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Ex-Brick Tax Preppers Accused of Netting Millions in Bogus Inmate Refunds

The operators of a tax-prepration firm once based in Brick Township are charged with cheating the U.S. government out of millions of dollars through bogus Internal Revenue filings for New Jersey prisoners, and keeping hundreds of thousands of dollars in illicit profits from the scheme.

Kamal J. James, known as “Bro Messiah Aziz El,” and Crystal G. Hawkins, known as “Sis. Crystal Gabri El,” were arrested by agents of IRS Criminal Investigations (IRS-CI) at Hawkins’s home in Laurel, Delaware, according to details from the office of New Jersey U.S. Attorney Paul J. Fishman. They’re charged with conspiracy to defraud the United States.

James and Hawkins operate Release Refunds, originally in Brick and later in Seaford, Delaware.

Prosecutors say they solicited thousands of prisoners, submitting 2,432 false returns with refund claims totalling $4,402,288 from October 2011 until this month. The IRS paid refunds totalling $1,779,910.16.

The alleged scheme netted the pair hundreds of thousands in profits, investigators say. They further charge that marijuana plants and a firearm were found in the house during the arrests.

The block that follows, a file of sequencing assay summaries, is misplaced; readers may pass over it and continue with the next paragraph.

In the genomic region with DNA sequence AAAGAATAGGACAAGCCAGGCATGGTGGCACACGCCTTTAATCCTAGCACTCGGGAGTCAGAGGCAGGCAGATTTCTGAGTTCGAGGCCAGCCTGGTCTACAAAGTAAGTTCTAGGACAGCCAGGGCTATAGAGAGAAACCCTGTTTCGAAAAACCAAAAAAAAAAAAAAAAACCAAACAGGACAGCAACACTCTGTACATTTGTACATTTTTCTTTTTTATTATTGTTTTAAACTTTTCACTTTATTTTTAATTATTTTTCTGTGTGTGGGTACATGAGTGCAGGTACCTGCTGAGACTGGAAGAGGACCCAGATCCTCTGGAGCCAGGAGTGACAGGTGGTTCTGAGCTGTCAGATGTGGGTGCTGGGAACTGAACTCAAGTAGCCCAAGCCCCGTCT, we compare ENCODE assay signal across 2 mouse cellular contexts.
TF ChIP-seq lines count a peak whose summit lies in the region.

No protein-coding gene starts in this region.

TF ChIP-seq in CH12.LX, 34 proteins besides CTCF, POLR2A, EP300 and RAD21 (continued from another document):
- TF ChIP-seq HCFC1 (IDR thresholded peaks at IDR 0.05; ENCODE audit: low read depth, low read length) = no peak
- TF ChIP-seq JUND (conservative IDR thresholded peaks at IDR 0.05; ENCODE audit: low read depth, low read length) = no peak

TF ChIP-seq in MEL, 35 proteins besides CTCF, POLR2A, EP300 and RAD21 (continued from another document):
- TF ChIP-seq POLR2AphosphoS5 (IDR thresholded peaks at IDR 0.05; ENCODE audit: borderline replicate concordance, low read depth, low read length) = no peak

Information in the complaint states that James and Hawkins sent advertising flyers to New Jersey prisons to solicit tax-prep business, inducing inmates to provide basic identificationdata and sign IRS documents without filling in their own income information. Prosecutors assert that James and Hawkins inflated the figures.

The scheme was uncovered, say authorities, by an undercover IRS-CI agent assuming the role of an inmate. Investigators say the agent received blank forms and instructions to sign; was not instructed to give financial information; and was given income data fabricated by James and Hawkins for tax years 2010 through 2012.

The bogus return resulted in a refund of several thousand dollars and a fee for the pair of $1,485, investigators say.

James was kept in custody, according to Fishman’s office, while Hawkins was expected to be released on a $250,000 bond. Conviction would mean a possible prison sentence of 10 years and fines as high as $250,000 or twice the amount of illicit gain.

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